Microsoft Word has had something of a rocky history with Mac owners, although by and large the folks in Redmond appear to have succeeded in pleasing the majority of users with the latest 2011 edition released in October of last year. Here are a few ways to make the most of the slick new version, including a few hidden gems.
Microsoft Word: Those two simple words (pun intended) have been the bane of many a Mac user’s existence since the first version debuted with the original Macintosh in 1984. Thankfully, Word has improved over the years-despite a few rough patches here and there-and the version released last year as part of the Microsoft Office 2011 for Mac suite has actually reclaimed some of its former glory as the premiere word processor on the platform.
To celebrate that newfound love, let’s take a look at this handful of tips, tricks and secrets for Microsoft Word 2011 so you can make the most of this flagship application’s big comeback.
Ribbon Be Gone!
Word 2011’s new Ribbon toolbar isn’t for everyone, especially those of us with smaller laptop screens. Gain back some much-needed vertical screen space by clicking the small upward arrow to the far right of your Ribbon tabs, which collapses those space-gobbling tools. Need them back again? Simply click the now downward-facing arrow and all will be right with the world again.
Keep Words Together with Nonbreaking Spaces
There’s actually so much hidden power inside Word, we tend to overlook the little things-such as adding what’s known as a “nonbreaking” space to keep words together in your text. It’s as simple as holding down the Option key as you hit the Space bar at the point where the text would normally break-now it will all stay together like one happy family.
Be the Master of Your Own Hyphens
Word also allows you to choose where a hyphen gets used at a line break, rather than simply accepting whatever the software gives you. With your cursor inside the word you want hyphenated, hold down the Command key as you press the Hyphen key. You won’t see the hyphen appear unless the text is at a line break, but you can turn on the ability to always see it by checking Preferences > View > Optional hyphens.
Quick Access to Reference Tools
Looking to find the meaning of a word or come up with some more interesting variations on it? Thankfully, Word keeps both a dictionary and thesaurus just a keyboard combination away. Select the word in question and use Shift+F7 and it’s done. Word also includes translation tools (into 13 other languages) and even a Bing web search of your selected word.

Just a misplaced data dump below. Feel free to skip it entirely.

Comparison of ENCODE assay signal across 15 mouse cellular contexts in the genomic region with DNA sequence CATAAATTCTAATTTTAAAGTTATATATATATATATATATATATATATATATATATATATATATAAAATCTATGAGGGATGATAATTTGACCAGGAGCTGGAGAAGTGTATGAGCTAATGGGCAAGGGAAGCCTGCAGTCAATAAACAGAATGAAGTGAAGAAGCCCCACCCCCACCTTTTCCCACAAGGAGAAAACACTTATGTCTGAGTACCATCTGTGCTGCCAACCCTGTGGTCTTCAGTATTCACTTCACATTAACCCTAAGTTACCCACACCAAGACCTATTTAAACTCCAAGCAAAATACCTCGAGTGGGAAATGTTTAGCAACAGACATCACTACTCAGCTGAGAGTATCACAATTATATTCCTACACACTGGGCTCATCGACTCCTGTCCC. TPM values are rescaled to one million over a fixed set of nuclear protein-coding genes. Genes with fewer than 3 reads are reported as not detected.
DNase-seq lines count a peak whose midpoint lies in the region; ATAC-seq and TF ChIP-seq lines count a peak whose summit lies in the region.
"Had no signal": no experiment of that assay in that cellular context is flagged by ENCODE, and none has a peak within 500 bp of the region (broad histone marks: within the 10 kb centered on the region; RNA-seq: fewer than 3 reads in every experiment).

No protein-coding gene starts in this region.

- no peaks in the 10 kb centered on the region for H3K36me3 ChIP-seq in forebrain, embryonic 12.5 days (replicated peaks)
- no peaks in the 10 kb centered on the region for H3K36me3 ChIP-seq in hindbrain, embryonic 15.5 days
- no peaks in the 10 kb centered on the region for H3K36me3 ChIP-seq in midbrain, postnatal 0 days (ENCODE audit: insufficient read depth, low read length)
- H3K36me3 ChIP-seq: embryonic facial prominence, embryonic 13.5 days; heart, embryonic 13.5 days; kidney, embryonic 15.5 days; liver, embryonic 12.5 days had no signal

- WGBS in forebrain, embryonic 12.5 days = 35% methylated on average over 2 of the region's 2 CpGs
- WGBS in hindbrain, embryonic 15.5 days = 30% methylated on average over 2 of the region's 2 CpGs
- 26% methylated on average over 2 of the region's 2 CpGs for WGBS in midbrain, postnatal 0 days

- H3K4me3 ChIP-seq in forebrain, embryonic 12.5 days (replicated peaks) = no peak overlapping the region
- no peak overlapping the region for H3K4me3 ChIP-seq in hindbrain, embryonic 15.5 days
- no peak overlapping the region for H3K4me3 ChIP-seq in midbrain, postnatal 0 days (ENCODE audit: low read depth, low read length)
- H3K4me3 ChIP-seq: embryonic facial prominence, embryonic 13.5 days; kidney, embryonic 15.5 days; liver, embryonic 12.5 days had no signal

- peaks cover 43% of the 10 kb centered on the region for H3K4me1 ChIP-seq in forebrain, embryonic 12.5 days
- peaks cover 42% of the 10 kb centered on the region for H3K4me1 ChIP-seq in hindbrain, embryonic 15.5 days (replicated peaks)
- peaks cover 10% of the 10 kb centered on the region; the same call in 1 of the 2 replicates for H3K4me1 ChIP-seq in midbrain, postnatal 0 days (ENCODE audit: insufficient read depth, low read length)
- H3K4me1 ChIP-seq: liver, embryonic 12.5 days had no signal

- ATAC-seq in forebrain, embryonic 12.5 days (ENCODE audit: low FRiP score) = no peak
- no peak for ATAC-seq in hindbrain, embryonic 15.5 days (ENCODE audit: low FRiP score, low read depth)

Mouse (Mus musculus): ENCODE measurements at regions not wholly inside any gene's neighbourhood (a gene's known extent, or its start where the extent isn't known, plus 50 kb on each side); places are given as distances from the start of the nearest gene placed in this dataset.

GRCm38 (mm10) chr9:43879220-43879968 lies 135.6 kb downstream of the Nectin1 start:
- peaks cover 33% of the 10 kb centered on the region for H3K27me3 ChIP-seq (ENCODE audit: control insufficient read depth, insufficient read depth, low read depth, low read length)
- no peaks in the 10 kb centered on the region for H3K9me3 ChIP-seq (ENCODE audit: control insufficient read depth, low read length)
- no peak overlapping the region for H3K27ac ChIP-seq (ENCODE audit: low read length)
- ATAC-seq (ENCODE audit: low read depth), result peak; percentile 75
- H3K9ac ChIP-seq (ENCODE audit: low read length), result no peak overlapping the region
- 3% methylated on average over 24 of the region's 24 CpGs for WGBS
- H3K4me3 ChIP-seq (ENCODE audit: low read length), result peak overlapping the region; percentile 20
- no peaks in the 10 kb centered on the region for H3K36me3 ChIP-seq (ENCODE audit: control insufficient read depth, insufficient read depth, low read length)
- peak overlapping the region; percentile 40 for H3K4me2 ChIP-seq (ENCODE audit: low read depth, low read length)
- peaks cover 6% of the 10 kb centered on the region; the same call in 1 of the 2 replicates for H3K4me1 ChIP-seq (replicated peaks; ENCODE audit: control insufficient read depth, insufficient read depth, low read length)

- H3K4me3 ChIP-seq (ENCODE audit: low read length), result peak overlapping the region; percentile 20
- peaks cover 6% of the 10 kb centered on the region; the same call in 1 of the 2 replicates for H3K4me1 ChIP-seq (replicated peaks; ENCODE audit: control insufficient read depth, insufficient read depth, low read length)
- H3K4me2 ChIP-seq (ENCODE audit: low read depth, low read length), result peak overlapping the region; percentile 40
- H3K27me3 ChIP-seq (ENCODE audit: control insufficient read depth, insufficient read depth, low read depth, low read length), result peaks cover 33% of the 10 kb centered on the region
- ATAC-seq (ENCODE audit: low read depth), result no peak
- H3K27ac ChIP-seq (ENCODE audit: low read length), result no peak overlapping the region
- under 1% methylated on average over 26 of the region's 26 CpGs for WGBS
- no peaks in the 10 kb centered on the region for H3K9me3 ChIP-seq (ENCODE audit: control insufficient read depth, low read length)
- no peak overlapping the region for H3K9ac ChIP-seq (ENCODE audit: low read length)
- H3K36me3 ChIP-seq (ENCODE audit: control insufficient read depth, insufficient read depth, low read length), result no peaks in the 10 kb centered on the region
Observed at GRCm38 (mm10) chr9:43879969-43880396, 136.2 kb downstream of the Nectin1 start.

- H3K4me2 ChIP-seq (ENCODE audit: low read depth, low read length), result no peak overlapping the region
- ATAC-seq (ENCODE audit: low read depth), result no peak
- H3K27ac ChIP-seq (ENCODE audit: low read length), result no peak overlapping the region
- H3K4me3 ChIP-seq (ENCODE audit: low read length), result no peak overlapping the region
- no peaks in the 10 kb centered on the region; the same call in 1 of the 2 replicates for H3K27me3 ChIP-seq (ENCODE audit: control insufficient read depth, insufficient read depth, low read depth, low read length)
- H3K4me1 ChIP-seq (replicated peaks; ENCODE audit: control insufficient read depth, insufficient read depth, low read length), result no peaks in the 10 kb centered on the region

Group Your Cut Text with Spike
The hidden Spike feature of Word has been with us for a long time, but it’s a nifty feature that’s worth keeping alive. If you ever need to cut a bunch of different text from a document and then paste it all together somewhere, Spike is for you. Use the Command+F3 combination to cut text to the Spike-and it’s good for multiple cuts-then paste it all together with a simple Command+Shift+F3 combo. Nifty!
Make Your (Sentence) Selection
You probably already know that you can double-click to select a word in Word or triple-click to select an entire paragraph, but what about just one sentence? It’s not only possible, but here’s how to do it. Simply hold down the Command key as you click your mouse and watch as Word selects an entire sentence. Now that’s a pretty handy tip!
Lose the Distractions with Full Screen
Some days, you want to be able to write without the distraction of a bunch of tweets, emails or even other Finder windows. It’s all happening under the View > Full Screen menu option, which catapults your document into a spartan black background with slimmed-down Write and Read modes so you can get to the task at hand. Click Exit or use the Esc key to get things back to normal.
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